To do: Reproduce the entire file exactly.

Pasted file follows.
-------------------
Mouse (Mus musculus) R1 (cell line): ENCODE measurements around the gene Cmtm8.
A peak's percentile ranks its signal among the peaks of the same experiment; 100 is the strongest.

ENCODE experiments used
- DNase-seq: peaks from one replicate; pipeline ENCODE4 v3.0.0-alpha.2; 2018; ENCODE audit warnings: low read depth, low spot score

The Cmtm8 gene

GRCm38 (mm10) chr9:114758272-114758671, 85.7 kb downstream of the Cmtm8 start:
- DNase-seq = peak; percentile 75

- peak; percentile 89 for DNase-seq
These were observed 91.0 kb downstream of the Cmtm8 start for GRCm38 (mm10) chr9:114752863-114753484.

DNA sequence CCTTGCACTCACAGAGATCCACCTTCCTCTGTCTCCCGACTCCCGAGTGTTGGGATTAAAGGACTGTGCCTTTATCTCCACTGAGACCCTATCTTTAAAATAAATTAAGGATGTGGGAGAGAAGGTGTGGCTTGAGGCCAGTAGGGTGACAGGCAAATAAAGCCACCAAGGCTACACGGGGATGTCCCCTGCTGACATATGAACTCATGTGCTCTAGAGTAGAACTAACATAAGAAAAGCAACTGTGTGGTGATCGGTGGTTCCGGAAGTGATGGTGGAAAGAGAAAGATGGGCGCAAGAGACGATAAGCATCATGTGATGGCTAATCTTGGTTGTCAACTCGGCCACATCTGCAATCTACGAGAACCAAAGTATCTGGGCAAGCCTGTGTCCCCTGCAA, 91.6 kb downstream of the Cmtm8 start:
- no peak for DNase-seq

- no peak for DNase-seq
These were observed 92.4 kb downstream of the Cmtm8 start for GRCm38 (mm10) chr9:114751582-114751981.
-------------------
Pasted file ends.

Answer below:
Mouse (Mus musculus) R1 (cell line): ENCODE measurements around the gene Cmtm8.
A peak's percentile ranks its signal among the peaks of the same experiment; 100 is the strongest.

ENCODE experiments used
- DNase-seq: peaks from one replicate; pipeline ENCODE4 v3.0.0-alpha.2; 2018; ENCODE audit warnings: low read depth, low spot score

The Cmtm8 gene

GRCm38 (mm10) chr9:114758272-114758671, 85.7 kb downstream of the Cmtm8 start:
- DNase-seq = peak; percentile 75

- peak; percentile 89 for DNase-seq
These were observed 91.0 kb downstream of the Cmtm8 start for GRCm38 (mm10) chr9:114752863-114753484.

DNA sequence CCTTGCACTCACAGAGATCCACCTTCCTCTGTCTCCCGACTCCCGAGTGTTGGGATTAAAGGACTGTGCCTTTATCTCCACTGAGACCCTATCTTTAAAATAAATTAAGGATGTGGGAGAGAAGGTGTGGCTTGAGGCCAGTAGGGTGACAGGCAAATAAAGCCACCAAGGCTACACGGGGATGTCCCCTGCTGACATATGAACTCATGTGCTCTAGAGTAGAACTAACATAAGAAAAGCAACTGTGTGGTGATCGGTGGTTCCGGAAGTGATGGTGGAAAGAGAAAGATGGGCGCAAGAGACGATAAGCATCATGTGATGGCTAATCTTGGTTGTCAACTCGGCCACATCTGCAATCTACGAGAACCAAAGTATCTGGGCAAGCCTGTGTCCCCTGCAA, 91.6 kb downstream of the Cmtm8 start:
- no peak for DNase-seq

- no peak for DNase-seq
These were observed 92.4 kb downstream of the Cmtm8 start for GRCm38 (mm10) chr9:114751582-114751981.